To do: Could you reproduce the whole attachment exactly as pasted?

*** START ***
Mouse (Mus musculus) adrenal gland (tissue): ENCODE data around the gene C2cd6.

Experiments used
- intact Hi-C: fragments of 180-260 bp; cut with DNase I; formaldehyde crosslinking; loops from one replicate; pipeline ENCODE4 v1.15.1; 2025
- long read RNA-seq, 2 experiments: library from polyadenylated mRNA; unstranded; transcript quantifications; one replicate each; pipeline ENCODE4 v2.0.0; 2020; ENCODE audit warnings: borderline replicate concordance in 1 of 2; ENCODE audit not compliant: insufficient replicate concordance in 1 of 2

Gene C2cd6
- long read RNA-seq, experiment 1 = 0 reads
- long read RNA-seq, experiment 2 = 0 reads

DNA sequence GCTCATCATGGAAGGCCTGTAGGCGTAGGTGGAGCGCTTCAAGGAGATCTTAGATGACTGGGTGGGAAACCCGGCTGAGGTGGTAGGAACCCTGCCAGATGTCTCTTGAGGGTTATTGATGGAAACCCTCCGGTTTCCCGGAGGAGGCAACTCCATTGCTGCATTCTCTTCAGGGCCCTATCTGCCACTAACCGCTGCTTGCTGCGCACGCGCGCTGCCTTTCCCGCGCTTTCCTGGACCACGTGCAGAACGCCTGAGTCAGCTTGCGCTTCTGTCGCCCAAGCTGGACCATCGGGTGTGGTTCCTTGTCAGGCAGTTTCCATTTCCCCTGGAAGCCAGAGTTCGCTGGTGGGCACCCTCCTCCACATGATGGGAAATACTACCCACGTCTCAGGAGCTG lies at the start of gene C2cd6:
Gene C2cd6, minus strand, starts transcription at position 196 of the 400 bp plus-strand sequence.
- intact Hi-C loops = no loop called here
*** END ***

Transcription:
Mouse (Mus musculus) adrenal gland (tissue): ENCODE data around the gene C2cd6.

Experiments used
- intact Hi-C: fragments of 180-260 bp; cut with DNase I; formaldehyde crosslinking; loops from one replicate; pipeline ENCODE4 v1.15.1; 2025
- long read RNA-seq, 2 experiments: library from polyadenylated mRNA; unstranded; transcript quantifications; one replicate each; pipeline ENCODE4 v2.0.0; 2020; ENCODE audit warnings: borderline replicate concordance in 1 of 2; ENCODE audit not compliant: insufficient replicate concordance in 1 of 2

Gene C2cd6
- long read RNA-seq, experiment 1 = 0 reads
- long read RNA-seq, experiment 2 = 0 reads

DNA sequence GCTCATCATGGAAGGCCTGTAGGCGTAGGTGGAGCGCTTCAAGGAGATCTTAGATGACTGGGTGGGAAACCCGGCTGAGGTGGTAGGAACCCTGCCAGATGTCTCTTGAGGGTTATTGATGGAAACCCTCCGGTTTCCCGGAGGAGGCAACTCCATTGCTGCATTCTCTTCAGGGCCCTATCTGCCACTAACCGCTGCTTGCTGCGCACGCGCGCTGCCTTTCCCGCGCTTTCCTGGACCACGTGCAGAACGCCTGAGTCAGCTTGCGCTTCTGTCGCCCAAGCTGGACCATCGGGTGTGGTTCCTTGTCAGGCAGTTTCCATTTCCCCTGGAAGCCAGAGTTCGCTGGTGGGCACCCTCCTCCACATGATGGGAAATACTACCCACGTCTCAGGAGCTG lies at the start of gene C2cd6:
Gene C2cd6, minus strand, starts transcription at position 196 of the 400 bp plus-strand sequence.
- intact Hi-C loops = no loop called here